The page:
but which is undergoing a separate business rescue process.
    • The plan had been endorsed by both government and labour, with National Union of
      Metalworkers of SA (Numsa) general secretary Irvin Jim telling a well-attended
      meeting in Sandton that the plan offered a “serious prospect to win the day and turn
      around what looked like a very bleak picture”.
    • Trade union Solidarity said it was of paramount importance that the job security of
      the company’s employees was ensured. “We support the offer from International
      Resources Limited to acquire Evraz Highveld Steel as it could limit potential job
      losses at the company significantly, but we insist that job security must be offered to
      the company’s employees,” the union’s Marius Croucamp said.

Strikes & Protest Action

  • Tshwane bus drivers
    • Bus drivers affiliated to the SA Municipal Workers Union (Samwu) went on strike in
      Tshwane on Thursday morning.
    • The drivers are refusing to carry money bags and sell cash tickets due to safety
    • Last month, the union instructed its members to stop working until the situation was
    • The City of Tshwane’s Lindela Mashigo said an alternative fare collection system was
      being explored and commented: “The strike action comes after a decision was
      taken by the City that drivers should continue carrying money bags and sell cash
      tickets in the buses while an alternative system for collecting is being investigated.”
  • Anti-corruption and intended Cosatu march (7 October 2015)
    • The anti-corruption movement, headed by former Cosatu chief Zwelinzima Vavi,
      has been forced back to the drawing board after a very low turnout during
      Thursday’s protect march.
    •  An estimated group of 4,000 set out for the Union Buildings in Pretoria whilst a
      group of about 2,000 participated in Cape Town, figures that are a small fraction
      of the 100,000 billed to pour out on to the streets.
      o Whether this was due to Nedlac’s decision not to make it a protected march,
      which thereore kept many workers away, or a genuine lack of interest on the
      part of the public, is still unclear.
    • The success of the movement, and therefore Vavi’s return to public life, now
      hinges on the next march on 14 October, which will protect the rights of any
      worker who cares to join it. This march will be a week after the intended Cosatu
      march planned for 7 October 2015.
    • Around 250 groups supported the march, among them Numsa, the EFF,
      Congress of the People, the Inkatha Freedom Party, Solidarity and the Workers
      and Socialist Party filled the gaps.
    • In the meantime Cosatu has announced that it would have a march against a
      number of issues (including tollgates) on Wednesday 7 October 2015.
  • SA Airways
    • The National Transport Movement (NTM) has threatened further SAA flight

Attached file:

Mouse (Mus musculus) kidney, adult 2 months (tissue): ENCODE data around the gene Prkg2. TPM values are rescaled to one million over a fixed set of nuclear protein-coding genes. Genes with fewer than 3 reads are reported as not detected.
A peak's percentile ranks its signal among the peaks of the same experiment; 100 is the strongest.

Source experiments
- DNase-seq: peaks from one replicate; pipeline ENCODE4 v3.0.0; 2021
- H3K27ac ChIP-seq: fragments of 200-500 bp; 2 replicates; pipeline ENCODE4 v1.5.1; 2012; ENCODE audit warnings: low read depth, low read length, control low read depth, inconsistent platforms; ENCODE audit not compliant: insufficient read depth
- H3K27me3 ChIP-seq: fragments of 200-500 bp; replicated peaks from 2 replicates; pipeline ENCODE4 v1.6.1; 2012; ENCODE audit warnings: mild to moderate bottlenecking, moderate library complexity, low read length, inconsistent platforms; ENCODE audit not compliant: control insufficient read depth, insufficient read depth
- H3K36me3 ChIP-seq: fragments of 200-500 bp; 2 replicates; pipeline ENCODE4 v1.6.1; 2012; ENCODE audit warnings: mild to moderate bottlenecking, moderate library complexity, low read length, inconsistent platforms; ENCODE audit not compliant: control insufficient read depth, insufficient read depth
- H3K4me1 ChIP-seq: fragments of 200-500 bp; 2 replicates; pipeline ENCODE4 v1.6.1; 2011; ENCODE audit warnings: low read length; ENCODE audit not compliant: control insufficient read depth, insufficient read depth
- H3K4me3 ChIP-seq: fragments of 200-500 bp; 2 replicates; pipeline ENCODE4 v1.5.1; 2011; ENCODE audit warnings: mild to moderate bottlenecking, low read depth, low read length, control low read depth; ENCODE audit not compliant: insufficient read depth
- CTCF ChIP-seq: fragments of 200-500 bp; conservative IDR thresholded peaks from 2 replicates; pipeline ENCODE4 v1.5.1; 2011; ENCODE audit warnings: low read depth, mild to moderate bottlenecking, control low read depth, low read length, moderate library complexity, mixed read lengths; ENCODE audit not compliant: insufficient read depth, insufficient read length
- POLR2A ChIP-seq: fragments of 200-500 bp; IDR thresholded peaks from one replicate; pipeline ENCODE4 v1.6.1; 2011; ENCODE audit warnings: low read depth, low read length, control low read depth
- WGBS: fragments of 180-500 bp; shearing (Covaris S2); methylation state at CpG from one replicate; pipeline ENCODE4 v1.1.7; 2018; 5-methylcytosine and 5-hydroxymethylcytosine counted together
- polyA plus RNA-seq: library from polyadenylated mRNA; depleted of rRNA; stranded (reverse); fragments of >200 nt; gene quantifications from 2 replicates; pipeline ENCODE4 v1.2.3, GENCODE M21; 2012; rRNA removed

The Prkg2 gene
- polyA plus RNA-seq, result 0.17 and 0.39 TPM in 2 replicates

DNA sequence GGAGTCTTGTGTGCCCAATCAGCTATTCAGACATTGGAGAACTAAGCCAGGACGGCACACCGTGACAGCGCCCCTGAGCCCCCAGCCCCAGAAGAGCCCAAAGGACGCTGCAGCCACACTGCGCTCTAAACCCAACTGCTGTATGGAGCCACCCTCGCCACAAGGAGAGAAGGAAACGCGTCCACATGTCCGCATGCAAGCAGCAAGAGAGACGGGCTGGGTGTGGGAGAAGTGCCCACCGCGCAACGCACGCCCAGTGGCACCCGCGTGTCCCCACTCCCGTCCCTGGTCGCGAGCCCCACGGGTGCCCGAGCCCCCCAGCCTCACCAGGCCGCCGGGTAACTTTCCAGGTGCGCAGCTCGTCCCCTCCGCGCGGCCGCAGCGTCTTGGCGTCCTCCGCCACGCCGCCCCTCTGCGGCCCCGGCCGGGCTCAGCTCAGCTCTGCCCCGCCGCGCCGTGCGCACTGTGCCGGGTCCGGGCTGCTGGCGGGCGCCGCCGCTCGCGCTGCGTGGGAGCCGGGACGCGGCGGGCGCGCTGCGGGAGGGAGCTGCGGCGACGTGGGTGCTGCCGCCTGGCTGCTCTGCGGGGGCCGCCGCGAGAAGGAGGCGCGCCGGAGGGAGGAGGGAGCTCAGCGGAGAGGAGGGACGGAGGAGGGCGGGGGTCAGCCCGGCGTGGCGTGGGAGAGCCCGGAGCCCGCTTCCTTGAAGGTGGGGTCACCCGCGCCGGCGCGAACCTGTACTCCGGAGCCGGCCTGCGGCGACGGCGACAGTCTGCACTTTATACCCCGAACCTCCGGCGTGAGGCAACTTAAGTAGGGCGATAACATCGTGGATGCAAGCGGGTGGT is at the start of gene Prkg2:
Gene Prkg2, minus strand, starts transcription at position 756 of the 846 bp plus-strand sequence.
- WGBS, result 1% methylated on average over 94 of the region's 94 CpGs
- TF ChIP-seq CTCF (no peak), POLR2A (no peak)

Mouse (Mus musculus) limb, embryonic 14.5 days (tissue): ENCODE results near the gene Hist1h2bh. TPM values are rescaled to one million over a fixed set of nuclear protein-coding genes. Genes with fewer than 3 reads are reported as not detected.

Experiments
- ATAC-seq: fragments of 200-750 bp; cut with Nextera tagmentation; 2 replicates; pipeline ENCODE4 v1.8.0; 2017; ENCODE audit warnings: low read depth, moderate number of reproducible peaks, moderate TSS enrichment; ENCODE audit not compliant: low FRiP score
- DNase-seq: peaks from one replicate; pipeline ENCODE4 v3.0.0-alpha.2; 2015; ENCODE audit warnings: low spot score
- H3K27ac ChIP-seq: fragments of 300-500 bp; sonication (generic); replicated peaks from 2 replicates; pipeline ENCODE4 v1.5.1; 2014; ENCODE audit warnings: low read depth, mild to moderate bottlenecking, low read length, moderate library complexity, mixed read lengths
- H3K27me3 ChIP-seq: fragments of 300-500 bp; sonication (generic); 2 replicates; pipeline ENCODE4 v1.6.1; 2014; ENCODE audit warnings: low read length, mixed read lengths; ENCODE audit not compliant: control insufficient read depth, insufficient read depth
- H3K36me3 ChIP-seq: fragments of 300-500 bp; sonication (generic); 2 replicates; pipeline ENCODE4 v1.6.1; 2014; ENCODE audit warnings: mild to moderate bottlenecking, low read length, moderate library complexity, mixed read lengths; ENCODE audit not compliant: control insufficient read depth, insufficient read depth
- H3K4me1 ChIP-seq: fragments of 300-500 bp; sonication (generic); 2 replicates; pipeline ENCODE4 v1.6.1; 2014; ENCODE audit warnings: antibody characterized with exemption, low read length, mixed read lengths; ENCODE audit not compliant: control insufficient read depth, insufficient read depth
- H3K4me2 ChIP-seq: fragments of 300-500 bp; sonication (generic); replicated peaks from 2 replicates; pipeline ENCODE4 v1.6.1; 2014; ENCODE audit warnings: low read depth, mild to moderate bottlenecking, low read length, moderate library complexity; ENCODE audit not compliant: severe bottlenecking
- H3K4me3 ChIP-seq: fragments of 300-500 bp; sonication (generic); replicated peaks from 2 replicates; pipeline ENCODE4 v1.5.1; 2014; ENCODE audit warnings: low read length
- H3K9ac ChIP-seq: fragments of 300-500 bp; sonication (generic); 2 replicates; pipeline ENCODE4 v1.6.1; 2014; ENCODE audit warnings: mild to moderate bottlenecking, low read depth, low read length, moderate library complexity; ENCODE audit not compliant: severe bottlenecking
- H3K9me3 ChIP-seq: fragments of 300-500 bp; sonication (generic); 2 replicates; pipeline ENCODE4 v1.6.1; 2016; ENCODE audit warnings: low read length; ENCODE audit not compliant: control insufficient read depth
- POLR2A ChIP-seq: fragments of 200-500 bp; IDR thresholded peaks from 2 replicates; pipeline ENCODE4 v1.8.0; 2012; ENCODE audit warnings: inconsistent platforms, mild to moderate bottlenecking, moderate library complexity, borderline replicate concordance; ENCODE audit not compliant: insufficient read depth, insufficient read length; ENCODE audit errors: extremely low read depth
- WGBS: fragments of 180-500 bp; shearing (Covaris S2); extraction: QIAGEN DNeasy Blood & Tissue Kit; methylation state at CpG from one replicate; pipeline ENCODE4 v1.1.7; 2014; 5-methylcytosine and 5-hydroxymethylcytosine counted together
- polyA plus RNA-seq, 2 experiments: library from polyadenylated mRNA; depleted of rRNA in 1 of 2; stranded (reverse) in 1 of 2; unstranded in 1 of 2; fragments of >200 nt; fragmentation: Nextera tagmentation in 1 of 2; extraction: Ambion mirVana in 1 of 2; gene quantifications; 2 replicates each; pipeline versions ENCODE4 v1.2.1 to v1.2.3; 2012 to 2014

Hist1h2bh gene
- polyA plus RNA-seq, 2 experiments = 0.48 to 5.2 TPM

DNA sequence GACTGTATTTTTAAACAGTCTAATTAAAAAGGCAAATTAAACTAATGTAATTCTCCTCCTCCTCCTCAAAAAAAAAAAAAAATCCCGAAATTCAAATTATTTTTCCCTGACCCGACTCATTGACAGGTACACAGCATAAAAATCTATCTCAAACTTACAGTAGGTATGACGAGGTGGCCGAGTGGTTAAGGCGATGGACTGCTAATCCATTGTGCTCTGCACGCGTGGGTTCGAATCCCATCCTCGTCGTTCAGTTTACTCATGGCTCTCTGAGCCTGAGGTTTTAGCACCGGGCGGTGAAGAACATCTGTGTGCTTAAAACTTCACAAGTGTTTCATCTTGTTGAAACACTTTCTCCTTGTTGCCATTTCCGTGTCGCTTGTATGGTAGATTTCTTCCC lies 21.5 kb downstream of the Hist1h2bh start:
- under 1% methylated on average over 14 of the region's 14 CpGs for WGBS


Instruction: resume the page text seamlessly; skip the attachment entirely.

disruptions at OR Tambo International Airport pending a Labour Court judgment.
    • The union and ground handling company Swissport locked horns on Wednesday in
      the Labour Court in Johannesburg with the union seeking to reverse Swissport’s
      interdict barring union members from striking.
    • Workers went on strike in demand for a basic salary of R11,000 a month, a housing
      allowance of R3,500, a transport allowance of R2,000 and a medical aid allowance of
    • It is understood that Swissport is preparing a settlement offer to resolve the dispute.
  • Gauteng Health Department
    • The Gauteng Health Department has conceded that the law was not properly
      followed during the recent appointments of some staff at Soweto’s Chris Hani
      Baragwaneth Hospital.
    • Dozens of National Education Health and Allied Workers’ Union (Nehawu) members
      marched to the hospital yesterday against what they called the “capture” of the
      facility by the Economic Freedom Fighters (EFF).
    • Among Nehawu’s claims were that management and staff at the hospital were
      unlawfully giving jobs to EFF supporters.
    • Nehawu members also demanded that hospital CEO Sandile Mfenyana should resign
      within a week.
    • The health department’s Steve Mabona indicated that they were investigating the
      matter and would examine the contracts in question.
    • The disputed appointments are for cleaners and kitchen staff.


  • Marikana: Compensation to victims
    • Lawyers representing families of workers killed and injured during the Marikana
      massacre in 2012 have cautiously welcomed the government’s move to compensate
      the victims, saying they await the instructions of their clients at this stage.
    • President Jacob Zuma indicated on Tuesday that the government wanted to address
      the after effects of the tragic incidents, with his spokesperson saying a few days
      later that “the thinking is that the government needs to play a bigger role in closing
      this chapter.”
    • However EFF spokesman Mbuyiseni Ndlozi said until the government came up with
      concrete proposals there was nothing to be excited about.